WALTHAM, Mass. — Celtics coach Doc Rivers wishes Jason Collins had gotten more rebounds. Jeff Green liked the screens his former teammate set. Jason Terry would love to have Collins' toughness in the playoffs.
And they're all happy for Collins after he came out as gay.
None of the Celtics expressed concern Tuesday about having been on the same team as a gay player. They did care about what he did to help Boston win games and about how he might help other gay athletes.
"There are so many professional athletes, there are so many human beings that live a dark life, that are scared to expose it because of the exposure of sports and what people may think about them," Paul Pierce said. "I think what he did was a great thing just to open the door for a number of athletes who probably now are going to have the courage to come out."
Rivers said Collins told him he was gay "a couple of days" before his announcement Monday on Sports Illustrated's website.
"I don't know if (I was) surprised, or really didn't care one way or the other," Rivers said. "It's a nonfactor to me. And I know it is a factor to a lot of people. I just have never understood why anyone cares about what someone else does.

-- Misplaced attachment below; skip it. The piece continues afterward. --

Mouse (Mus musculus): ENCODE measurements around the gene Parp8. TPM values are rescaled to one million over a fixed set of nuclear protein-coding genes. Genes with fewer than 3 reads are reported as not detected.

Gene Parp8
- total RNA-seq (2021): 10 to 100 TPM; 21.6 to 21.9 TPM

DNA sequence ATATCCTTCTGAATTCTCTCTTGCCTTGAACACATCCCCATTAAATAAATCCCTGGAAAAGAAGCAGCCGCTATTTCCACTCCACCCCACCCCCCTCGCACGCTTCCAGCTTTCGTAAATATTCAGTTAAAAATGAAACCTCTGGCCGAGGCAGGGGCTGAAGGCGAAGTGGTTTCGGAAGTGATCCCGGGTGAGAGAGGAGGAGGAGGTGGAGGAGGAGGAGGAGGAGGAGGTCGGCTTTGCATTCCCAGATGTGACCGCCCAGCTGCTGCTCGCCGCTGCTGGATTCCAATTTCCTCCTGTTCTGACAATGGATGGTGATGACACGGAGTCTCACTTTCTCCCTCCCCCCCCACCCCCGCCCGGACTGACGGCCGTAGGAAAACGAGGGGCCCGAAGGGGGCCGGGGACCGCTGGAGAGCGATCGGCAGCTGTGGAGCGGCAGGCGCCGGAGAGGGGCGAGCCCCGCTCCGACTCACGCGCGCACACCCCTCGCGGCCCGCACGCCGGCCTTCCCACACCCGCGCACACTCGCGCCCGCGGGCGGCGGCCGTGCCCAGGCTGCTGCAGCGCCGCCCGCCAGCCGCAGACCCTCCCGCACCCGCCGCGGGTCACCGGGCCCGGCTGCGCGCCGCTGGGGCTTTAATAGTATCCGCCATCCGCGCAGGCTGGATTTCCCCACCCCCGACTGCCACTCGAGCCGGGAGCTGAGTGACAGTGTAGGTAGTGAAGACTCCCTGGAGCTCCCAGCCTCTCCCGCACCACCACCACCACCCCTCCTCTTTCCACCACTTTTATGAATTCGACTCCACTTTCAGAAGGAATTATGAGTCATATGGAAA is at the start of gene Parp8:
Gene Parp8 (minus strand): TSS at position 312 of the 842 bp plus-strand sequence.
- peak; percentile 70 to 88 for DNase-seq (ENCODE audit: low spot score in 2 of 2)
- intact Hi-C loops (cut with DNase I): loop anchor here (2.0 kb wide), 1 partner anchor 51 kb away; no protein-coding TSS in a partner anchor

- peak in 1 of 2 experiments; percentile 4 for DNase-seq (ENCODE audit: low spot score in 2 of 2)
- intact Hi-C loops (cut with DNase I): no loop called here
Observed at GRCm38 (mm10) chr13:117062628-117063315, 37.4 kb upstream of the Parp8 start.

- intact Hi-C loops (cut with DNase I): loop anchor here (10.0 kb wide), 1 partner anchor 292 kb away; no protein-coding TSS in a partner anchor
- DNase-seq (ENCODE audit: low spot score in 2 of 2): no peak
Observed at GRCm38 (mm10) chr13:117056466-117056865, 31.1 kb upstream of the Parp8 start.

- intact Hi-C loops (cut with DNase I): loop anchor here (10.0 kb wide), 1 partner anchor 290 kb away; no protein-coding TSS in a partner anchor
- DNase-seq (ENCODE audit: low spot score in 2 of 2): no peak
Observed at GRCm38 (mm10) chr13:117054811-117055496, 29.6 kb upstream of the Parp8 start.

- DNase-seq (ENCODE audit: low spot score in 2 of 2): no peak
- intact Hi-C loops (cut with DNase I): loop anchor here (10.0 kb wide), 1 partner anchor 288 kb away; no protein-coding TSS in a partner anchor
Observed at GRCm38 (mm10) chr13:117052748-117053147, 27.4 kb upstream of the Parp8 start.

"He told me he was coming out and I told him, 'Great, you know, good. Let's move forward.' And I jokingly said, 'I wish you could have gotten me more rebounds,' because that's all I care about."
The 7-foot Collins played 32 games for the Celtics in his only season with them. He averaged 1.2 points and 1.6 rebounds in 10.3 minutes. They traded him Feb. 21 to Washington, his sixth team in 12 seasons.
Now he's a free agent. Some Celtics said they'd like to have him back next season.
"Most definitely," Green said. "He was an awesome teammate. He played the game hard. He set good screens to get me open. That's all you can ask for."
• The mother of a gay University of Wyoming student who was robbed and beaten to death in 1998 said she found it touching that Collins honored her son by wearing jersey No. 98.
Matthew Shepard's mother, Judy, said that she hadn't known about Collins' tribute. Collins had quietly made a statement for gay rights by wearing No. 98 with the Celtics and the Wizards. The number refers to 1998, the year Shepard was tied to a fence and beaten outside Laramie. Shepard, targeted because he was gay, died days later on Oct. 12.
• ESPN said that it regrets the "distraction" caused by one of its reporters who described Collins as a sinner. Chris Broussard, who covers the NBA for ESPN, had said on the air that Collins and others in the NBA who engage in premarital sex or adultery were "walking in open rebellion to God, and to Jesus Christ." Golfer Bubba Watson said he agreed with Broussard, tweeting that he appreciated Broussard sharing his faith and the Bible.